Vittorio De Sica's remarkable 1948 drama of desperation and survival in Italy's post-war depression earned a special Oscar for its affecting power. Shot in the streets and alleys of Rome, De Sica uses a real-life environment and cast non-professional actors to frame this moving drama of desperation. The impoverished Antonio's new job delivering cinema posters is threatened when a street thief steals his bicycle. Too poor to buy another, he and his son take to the streets in an impossible search for the bike. This landmark film defined the Italian Neorealist approach with its brutal portrayal of post-war life, its truthful acting, its compassion and poetic rhythm. De Sica uses the wandering pair to witness the lives of everyday folk whilst ultimately depicting a story of love and hope between father and son.
Of historical interest only
- The Bicycle Thieves review by Alphaville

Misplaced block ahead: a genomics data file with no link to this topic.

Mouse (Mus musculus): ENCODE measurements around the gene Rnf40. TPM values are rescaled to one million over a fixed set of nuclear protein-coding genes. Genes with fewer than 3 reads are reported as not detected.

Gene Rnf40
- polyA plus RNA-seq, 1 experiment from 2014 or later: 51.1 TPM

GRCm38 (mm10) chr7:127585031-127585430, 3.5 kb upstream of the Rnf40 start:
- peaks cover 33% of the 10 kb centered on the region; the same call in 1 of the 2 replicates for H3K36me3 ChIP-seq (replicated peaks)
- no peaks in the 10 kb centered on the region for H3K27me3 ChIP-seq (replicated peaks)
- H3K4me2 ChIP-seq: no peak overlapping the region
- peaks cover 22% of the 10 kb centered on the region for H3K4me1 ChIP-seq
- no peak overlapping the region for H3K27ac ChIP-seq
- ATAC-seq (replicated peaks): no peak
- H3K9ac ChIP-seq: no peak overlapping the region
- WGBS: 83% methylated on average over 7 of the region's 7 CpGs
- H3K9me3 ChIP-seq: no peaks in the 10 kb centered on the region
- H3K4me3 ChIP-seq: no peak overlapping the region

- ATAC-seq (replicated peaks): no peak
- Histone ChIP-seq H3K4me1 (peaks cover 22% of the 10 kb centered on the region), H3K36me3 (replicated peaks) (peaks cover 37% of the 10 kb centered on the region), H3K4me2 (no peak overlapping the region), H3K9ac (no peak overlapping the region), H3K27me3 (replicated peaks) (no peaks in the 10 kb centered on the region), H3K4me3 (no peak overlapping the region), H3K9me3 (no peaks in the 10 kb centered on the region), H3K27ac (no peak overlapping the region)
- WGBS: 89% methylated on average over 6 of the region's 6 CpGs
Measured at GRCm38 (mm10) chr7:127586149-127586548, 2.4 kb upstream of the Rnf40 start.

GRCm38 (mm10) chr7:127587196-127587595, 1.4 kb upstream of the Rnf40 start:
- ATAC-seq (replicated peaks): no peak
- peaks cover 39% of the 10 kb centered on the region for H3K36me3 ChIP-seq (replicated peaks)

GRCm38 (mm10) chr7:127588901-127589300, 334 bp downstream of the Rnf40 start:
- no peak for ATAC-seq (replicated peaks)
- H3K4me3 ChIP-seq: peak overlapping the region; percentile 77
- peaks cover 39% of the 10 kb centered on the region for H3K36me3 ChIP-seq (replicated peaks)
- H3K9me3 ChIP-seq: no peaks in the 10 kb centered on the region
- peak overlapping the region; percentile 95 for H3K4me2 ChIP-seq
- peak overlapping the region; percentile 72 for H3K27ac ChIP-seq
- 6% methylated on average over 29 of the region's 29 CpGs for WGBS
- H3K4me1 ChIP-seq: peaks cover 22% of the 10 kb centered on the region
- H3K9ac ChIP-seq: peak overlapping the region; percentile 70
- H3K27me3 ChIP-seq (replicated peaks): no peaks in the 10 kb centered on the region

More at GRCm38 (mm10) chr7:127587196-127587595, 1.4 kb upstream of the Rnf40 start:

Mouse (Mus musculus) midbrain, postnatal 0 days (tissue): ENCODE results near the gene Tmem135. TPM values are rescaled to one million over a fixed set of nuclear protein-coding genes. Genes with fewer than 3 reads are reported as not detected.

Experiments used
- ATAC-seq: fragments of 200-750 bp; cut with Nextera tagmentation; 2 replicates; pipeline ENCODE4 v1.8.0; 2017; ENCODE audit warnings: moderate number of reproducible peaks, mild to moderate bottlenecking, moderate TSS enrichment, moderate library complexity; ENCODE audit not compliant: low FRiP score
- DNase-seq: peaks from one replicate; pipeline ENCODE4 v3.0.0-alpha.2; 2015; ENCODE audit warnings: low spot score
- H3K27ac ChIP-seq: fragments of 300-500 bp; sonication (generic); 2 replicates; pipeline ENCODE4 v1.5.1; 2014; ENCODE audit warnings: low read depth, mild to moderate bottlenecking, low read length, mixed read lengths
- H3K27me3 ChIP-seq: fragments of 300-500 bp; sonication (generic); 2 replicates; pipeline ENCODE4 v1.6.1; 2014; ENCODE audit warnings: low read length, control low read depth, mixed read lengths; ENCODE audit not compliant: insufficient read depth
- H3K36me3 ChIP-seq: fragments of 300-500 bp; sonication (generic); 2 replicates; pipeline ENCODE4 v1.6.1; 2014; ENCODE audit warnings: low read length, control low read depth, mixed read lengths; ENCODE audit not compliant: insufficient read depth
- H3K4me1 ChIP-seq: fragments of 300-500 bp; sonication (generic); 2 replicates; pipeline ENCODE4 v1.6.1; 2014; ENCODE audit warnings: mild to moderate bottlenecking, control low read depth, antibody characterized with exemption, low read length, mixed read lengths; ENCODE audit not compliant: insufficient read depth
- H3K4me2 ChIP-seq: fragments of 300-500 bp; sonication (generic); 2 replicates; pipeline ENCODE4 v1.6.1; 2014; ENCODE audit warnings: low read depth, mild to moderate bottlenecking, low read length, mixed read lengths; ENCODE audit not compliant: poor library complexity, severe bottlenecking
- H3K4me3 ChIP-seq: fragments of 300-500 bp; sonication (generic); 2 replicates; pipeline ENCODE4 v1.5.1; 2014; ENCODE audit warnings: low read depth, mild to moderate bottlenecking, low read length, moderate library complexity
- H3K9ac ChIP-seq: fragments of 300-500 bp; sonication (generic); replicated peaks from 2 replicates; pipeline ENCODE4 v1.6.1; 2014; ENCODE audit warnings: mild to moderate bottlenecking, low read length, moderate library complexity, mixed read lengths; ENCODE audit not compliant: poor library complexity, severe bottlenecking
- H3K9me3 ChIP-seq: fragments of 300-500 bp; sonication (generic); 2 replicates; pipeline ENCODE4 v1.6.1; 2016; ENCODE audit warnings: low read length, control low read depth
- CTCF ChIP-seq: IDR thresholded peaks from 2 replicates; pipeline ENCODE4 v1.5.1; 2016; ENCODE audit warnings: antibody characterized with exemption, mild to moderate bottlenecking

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De Sica’s 1948 social drama is routinely regarded as a 5-star classic but surely only because it was the first example of Italian neo-realism, even to the extent of using non-professional actors. It’s hard to watch these days. Its influence on British cinema stretches from the kitchen-sink dramas of the 1960s to the unwatchable lottery-funded social dramas of today so it has a lot to answer for. For those who hanker after this sort of thing, there’s a surplus of slice-of-everyday-life dramas and documentaries on TV. We should expect something more imaginative from cinema. It’s enough to make you pine for some superhero nonsense. Ironically, such Italian films were lip-synched in post-production, making all dialogue tonally identical and destroying any semblance of realism. Truffaut rightly mocked the tradition in Day for Night. Thank goodness the French Nouvelle Vague arrived to reinvigorate European cinema.